NM: Yeah, there were all of these new aspects of troubleshooting and inventing constantly. Luckily we had a great production team – Jeremy was our DP, but he was also our sound person. He was trying to figure out all these different things when limitations and problems would come up. Like for example, if you’re recording this, what happens if the computer fan comes on and does all this stuff over your dialogue? So then we have to figure out how to remotely control a computer fan and turn it off without the computer burning down. It was all of these different little elements of this core team trying to figure out physically how to make this movie.
Did you feel this was a revitalising experience from an acting point of view? Mark, were you convinced to get behind the camera again after watching Natalie direct?
MD: I haven’t been behind the camera in a long time – I’m really enjoying my role as writer or co-writer, actor, producer. Because quite frankly, I can make a lot more stuff that way. Natalie does all the heavy lifting. But I am going to direct a movie later this year. Something I just couldn’t not do. As to the acting portion, it was so fun. Because there was only one setup. As an actor, we’re pros and we know that we’ve got to do the close-up, the wide, the overs, the tracking shot and repeat ourselves, but this was like theatre in a way. And once we got the take that was it. Really, really fun for me. But you know, it’s also scary because if you fall flat, that’s all we got.
NM: Our editor in this was incredible. I mean, if you’re not thinking about it, you don’t notice what a feat it is to edit a movie, where there are no other shots, there’s nothing else to cut to. There’s just these two people having this one scene; nothing else happens. There’s no hiding in there.
It was definitely fun from an acting perspective. Sometimes it was hard; some of these scenes we would finish and I’d be like, “Mark, I need a break”.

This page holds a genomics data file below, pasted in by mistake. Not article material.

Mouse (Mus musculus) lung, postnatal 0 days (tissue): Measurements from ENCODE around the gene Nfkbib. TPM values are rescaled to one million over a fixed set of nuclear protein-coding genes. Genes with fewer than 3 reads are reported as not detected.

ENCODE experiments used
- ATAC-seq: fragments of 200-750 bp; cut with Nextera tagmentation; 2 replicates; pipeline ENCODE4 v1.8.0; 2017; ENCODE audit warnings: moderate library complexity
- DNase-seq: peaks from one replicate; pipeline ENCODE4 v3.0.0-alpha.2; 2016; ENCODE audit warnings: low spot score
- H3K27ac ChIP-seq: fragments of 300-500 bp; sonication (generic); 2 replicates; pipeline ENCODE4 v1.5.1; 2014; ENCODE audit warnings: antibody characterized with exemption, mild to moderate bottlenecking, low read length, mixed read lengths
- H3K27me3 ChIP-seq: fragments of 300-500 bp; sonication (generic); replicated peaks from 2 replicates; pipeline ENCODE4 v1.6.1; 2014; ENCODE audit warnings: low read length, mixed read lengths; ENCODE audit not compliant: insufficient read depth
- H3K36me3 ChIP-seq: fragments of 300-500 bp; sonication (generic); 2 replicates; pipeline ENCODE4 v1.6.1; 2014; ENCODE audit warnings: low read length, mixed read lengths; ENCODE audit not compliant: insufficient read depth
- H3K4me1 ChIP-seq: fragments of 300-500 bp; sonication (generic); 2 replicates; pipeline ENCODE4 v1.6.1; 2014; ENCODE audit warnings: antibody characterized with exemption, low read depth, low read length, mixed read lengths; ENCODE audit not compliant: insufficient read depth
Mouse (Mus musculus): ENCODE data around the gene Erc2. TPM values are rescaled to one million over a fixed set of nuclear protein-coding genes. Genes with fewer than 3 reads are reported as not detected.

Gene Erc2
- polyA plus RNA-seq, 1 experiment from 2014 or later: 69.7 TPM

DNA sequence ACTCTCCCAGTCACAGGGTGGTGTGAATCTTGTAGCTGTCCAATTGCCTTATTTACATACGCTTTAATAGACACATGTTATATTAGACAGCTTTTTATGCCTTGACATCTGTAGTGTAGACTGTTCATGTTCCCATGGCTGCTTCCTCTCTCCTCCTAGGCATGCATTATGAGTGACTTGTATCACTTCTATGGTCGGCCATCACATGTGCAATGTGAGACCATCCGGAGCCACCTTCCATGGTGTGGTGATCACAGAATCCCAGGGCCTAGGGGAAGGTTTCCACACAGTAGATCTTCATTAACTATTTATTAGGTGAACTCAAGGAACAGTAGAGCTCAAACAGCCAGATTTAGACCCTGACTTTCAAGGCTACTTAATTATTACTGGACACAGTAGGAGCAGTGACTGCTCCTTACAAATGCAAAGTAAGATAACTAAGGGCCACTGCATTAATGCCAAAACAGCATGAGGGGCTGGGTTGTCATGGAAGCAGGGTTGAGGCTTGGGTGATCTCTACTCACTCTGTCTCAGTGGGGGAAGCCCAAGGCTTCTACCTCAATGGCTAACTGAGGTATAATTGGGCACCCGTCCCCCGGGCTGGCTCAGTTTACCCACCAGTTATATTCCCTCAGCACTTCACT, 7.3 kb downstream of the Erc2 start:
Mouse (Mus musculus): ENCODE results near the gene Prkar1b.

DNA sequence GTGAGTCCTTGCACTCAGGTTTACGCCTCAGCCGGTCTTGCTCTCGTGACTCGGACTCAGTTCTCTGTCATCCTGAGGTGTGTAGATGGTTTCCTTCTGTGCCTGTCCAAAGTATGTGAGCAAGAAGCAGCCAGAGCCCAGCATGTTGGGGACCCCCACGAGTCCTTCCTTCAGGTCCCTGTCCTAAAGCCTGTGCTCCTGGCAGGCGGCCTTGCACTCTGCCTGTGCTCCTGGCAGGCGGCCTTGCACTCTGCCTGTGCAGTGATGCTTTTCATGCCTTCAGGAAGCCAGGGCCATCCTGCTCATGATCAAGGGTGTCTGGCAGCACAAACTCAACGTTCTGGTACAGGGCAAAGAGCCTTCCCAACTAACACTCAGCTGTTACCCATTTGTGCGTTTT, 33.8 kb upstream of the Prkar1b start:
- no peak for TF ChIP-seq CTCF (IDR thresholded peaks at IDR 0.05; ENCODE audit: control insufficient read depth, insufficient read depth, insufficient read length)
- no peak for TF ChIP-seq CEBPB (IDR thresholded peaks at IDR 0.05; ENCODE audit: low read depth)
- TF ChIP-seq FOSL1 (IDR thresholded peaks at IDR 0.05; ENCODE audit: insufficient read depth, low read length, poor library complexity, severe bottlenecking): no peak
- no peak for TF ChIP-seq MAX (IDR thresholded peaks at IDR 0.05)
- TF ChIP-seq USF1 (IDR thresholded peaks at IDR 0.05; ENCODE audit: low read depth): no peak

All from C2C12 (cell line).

MD: I forgot to mention what a pleasure it is for me to be acting with my director and co-writer. At the same time, in the moment, we are sculpting the narrative as we go. And that’s wonderful, but also doubly exhausting. Because as much as you want to get lost in the natural, there’s a tiny part of your brain that’s thinking, “I got to push that story a little bit.” We shot five or six days to make this or something like that. Yeah, we were pretty brutalised by the end of it.
How did you think of the Zoom mechanism as affecting the way the characters interact?
NM: The more I talk about this movie and the more I talk about Zoom, the more I realise I should have invested in Zoom sometime in March last year. I don’t know that we ever really talked about that being an aspect because it was our only choice. It was the only way to make this movie at the time. I mean, I suppose we could have used another service, but it would have always been through a computer and video chat in some way. I guess something we were all experiencing is that weird, non-intimacy/intimacy? In many ways, this movie is about how you break that down, how you break the falseness of video chats. How do you get beyond that state and let someone actually see you and not the you that you’re presenting? Because it is so presentational: even if we’re being us, we’re enunciating more and we’re making happy faces so people know we’re not upset. We are performing a little bit even in a natural conversation. So when you can actually be yourself with someone it’s so relieving, and that was a fun thing to explore in this.